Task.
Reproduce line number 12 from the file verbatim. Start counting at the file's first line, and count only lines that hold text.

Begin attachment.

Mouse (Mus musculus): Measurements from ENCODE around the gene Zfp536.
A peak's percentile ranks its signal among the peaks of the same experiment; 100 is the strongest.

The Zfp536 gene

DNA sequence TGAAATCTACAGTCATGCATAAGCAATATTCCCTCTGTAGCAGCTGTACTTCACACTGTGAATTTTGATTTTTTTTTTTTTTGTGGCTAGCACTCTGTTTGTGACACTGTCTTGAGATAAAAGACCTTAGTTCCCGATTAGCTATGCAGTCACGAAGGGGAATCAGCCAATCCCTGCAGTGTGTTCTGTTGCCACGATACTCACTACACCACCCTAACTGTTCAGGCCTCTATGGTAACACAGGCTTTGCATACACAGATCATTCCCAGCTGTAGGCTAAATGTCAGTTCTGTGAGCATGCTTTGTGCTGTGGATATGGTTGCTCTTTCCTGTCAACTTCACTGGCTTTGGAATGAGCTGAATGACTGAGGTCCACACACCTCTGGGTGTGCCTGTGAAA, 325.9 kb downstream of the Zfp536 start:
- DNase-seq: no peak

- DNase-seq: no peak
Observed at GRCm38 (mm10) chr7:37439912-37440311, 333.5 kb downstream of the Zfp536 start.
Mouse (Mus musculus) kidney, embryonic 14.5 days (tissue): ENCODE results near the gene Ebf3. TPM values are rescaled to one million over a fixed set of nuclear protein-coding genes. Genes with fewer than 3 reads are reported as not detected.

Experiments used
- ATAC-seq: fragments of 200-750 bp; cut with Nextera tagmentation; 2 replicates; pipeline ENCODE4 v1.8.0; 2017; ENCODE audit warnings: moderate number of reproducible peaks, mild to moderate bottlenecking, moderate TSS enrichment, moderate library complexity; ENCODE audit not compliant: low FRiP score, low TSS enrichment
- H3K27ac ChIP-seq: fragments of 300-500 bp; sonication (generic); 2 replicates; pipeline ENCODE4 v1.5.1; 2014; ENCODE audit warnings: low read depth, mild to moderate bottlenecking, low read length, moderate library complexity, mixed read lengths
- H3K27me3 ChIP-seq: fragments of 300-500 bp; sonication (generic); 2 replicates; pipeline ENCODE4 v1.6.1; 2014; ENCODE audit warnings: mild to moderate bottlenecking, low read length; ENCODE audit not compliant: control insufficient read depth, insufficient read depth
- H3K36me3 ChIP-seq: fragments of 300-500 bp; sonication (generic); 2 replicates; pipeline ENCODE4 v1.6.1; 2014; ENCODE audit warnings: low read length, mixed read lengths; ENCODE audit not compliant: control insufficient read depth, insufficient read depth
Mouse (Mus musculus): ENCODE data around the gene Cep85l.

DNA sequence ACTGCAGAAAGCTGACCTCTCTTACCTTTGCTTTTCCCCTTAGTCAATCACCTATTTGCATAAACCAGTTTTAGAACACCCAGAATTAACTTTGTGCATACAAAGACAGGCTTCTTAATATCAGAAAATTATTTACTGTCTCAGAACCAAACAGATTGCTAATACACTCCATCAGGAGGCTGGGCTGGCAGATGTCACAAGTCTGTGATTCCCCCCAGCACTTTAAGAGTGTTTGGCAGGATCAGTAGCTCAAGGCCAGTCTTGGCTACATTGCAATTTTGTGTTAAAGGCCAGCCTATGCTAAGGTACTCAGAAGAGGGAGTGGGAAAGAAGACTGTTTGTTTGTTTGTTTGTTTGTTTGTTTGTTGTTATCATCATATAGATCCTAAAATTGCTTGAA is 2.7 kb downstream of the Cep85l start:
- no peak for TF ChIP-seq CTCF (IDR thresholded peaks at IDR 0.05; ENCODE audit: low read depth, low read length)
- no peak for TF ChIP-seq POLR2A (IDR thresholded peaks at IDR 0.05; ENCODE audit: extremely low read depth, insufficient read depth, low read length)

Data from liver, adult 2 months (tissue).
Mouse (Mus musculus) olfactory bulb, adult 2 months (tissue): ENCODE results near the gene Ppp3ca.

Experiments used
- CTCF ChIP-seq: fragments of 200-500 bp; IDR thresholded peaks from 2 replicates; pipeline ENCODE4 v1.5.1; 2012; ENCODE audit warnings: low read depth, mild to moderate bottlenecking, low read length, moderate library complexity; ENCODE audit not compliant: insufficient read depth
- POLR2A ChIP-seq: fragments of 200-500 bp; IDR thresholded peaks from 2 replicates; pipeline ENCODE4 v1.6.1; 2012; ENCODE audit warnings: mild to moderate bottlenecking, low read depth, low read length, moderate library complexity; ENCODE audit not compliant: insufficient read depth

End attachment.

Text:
- H3K27me3 ChIP-seq: fragments of 300-500 bp; sonication (generic); 2 replicates; pipeline ENCODE4 v1.6.1; 2014; ENCODE audit warnings: mild to moderate bottlenecking, low read length; ENCODE audit not compliant: control insufficient read depth, insufficient read depth